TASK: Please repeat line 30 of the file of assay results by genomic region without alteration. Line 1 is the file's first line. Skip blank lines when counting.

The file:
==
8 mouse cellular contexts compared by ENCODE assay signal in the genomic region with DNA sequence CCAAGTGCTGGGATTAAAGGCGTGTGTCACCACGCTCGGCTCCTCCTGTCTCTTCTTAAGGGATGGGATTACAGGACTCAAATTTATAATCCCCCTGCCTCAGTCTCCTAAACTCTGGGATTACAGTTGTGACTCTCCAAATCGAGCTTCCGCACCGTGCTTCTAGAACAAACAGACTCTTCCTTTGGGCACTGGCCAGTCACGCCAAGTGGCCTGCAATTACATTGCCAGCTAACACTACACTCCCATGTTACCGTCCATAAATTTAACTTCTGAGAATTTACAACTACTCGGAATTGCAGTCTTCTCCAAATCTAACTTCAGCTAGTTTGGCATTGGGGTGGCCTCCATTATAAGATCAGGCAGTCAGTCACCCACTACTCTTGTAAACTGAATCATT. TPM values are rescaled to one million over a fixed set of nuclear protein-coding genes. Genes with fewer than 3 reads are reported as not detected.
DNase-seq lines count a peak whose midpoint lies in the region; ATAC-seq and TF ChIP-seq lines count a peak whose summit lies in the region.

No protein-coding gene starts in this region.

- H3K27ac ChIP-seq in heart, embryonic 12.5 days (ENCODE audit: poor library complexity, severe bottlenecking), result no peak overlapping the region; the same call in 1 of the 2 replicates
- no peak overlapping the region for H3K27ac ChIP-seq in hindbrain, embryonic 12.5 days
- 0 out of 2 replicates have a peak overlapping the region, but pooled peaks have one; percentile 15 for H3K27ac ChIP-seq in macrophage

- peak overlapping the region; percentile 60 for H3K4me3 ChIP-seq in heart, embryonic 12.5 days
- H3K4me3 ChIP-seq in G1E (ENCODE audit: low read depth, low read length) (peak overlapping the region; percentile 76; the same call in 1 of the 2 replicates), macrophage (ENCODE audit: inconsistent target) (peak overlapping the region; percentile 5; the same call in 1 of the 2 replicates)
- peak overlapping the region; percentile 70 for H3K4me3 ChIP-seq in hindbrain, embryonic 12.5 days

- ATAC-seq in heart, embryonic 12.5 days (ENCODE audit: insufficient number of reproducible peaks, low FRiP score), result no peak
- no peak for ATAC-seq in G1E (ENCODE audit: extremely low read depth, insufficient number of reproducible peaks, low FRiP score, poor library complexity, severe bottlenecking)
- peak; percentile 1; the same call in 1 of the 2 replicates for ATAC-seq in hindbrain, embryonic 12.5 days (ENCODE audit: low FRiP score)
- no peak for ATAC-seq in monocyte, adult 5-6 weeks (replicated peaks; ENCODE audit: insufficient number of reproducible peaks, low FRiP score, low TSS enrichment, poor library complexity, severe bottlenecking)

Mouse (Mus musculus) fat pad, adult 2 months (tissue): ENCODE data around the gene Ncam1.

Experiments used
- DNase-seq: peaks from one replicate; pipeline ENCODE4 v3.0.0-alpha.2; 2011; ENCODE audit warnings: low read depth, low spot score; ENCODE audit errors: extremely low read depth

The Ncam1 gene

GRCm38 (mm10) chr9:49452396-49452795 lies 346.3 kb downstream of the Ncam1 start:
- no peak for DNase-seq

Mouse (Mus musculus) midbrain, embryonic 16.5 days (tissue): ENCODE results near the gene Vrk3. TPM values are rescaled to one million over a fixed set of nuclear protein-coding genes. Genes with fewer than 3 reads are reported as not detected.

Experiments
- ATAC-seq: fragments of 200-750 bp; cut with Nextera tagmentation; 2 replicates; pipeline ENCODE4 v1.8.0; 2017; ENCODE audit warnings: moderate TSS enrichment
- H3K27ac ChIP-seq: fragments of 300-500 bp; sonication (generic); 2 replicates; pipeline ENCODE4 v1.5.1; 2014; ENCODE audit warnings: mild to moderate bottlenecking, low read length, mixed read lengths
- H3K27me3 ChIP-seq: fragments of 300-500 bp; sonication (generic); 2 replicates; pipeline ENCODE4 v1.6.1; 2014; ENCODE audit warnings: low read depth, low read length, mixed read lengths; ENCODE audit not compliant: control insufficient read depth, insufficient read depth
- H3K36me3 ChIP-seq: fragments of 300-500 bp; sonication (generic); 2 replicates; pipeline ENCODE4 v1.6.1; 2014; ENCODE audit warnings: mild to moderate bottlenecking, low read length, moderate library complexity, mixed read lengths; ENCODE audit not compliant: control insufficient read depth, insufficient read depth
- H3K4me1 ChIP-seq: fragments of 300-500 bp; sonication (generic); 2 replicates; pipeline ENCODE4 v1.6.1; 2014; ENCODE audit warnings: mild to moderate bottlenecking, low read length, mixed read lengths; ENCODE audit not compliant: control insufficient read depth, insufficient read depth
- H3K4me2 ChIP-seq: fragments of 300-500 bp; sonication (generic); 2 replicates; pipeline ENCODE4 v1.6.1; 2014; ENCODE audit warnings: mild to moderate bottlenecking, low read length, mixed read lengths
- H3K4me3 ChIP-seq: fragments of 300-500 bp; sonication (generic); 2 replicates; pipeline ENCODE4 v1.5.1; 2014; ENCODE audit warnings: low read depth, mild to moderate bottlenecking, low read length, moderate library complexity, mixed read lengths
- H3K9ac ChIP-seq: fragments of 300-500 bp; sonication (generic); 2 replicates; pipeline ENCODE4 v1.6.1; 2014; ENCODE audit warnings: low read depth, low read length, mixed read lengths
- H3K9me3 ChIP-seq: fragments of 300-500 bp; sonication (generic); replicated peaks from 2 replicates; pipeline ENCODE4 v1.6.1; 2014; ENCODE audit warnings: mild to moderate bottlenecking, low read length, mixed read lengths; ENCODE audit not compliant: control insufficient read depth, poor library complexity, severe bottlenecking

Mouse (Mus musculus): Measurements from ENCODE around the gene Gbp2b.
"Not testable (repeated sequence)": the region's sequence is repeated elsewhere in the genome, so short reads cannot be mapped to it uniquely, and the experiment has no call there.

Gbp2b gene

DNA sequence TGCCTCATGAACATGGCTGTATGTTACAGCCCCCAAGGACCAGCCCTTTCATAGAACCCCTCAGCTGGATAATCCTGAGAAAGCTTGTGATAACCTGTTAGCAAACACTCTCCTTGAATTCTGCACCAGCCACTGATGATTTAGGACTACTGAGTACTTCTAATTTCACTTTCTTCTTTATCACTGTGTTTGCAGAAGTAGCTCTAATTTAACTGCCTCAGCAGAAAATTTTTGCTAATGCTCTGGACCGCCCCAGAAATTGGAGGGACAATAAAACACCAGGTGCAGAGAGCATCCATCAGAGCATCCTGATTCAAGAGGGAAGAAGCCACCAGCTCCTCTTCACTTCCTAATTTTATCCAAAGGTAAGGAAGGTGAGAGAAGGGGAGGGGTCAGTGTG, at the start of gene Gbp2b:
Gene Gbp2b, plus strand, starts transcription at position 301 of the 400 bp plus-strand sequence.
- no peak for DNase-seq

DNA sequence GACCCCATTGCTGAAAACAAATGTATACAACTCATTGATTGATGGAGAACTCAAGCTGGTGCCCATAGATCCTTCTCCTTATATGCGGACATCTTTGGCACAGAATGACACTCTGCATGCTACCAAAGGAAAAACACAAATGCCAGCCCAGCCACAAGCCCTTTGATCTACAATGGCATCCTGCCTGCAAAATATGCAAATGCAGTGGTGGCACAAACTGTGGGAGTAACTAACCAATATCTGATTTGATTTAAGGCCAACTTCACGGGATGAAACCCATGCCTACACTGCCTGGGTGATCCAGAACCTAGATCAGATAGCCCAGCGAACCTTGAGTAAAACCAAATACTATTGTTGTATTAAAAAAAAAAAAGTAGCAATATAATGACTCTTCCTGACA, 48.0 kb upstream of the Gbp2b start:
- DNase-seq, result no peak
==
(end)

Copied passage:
- H3K9me3 ChIP-seq: fragments of 300-500 bp; sonication (generic); replicated peaks from 2 replicates; pipeline ENCODE4 v1.6.1; 2014; ENCODE audit warnings: mild to moderate bottlenecking, low read length, mixed read lengths; ENCODE audit not compliant: control insufficient read depth, poor library complexity, severe bottlenecking